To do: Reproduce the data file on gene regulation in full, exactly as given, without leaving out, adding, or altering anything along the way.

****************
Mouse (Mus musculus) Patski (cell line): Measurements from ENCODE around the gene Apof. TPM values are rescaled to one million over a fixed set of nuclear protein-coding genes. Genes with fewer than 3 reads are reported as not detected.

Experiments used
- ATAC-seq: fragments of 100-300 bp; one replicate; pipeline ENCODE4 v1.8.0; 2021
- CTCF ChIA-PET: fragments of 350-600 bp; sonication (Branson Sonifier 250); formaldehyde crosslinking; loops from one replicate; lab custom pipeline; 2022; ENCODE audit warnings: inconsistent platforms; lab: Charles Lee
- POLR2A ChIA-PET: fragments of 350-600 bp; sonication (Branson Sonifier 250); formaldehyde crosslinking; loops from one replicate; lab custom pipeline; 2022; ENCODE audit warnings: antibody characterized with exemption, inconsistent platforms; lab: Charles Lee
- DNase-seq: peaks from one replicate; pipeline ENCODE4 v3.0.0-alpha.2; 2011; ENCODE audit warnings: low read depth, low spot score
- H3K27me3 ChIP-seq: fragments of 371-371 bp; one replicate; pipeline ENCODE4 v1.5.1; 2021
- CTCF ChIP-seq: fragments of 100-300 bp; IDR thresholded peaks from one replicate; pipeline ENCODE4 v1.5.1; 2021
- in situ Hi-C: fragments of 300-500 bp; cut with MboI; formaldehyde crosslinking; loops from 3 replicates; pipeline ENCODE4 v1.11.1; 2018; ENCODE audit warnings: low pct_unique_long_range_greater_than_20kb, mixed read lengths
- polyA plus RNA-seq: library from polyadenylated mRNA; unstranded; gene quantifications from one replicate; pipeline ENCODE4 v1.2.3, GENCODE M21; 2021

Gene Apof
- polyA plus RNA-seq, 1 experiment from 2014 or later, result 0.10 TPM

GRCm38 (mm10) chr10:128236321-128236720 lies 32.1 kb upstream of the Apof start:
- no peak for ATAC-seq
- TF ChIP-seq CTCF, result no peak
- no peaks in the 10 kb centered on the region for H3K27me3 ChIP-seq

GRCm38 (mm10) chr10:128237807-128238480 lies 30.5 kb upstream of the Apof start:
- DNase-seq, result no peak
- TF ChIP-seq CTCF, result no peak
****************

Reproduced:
Mouse (Mus musculus) Patski (cell line): Measurements from ENCODE around the gene Apof. TPM values are rescaled to one million over a fixed set of nuclear protein-coding genes. Genes with fewer than 3 reads are reported as not detected.

Experiments used
- ATAC-seq: fragments of 100-300 bp; one replicate; pipeline ENCODE4 v1.8.0; 2021
- CTCF ChIA-PET: fragments of 350-600 bp; sonication (Branson Sonifier 250); formaldehyde crosslinking; loops from one replicate; lab custom pipeline; 2022; ENCODE audit warnings: inconsistent platforms; lab: Charles Lee
- POLR2A ChIA-PET: fragments of 350-600 bp; sonication (Branson Sonifier 250); formaldehyde crosslinking; loops from one replicate; lab custom pipeline; 2022; ENCODE audit warnings: antibody characterized with exemption, inconsistent platforms; lab: Charles Lee
- DNase-seq: peaks from one replicate; pipeline ENCODE4 v3.0.0-alpha.2; 2011; ENCODE audit warnings: low read depth, low spot score
- H3K27me3 ChIP-seq: fragments of 371-371 bp; one replicate; pipeline ENCODE4 v1.5.1; 2021
- CTCF ChIP-seq: fragments of 100-300 bp; IDR thresholded peaks from one replicate; pipeline ENCODE4 v1.5.1; 2021
- in situ Hi-C: fragments of 300-500 bp; cut with MboI; formaldehyde crosslinking; loops from 3 replicates; pipeline ENCODE4 v1.11.1; 2018; ENCODE audit warnings: low pct_unique_long_range_greater_than_20kb, mixed read lengths
- polyA plus RNA-seq: library from polyadenylated mRNA; unstranded; gene quantifications from one replicate; pipeline ENCODE4 v1.2.3, GENCODE M21; 2021

Gene Apof
- polyA plus RNA-seq, 1 experiment from 2014 or later, result 0.10 TPM

GRCm38 (mm10) chr10:128236321-128236720 lies 32.1 kb upstream of the Apof start:
- no peak for ATAC-seq
- TF ChIP-seq CTCF, result no peak
- no peaks in the 10 kb centered on the region for H3K27me3 ChIP-seq

GRCm38 (mm10) chr10:128237807-128238480 lies 30.5 kb upstream of the Apof start:
- DNase-seq, result no peak
- TF ChIP-seq CTCF, result no peak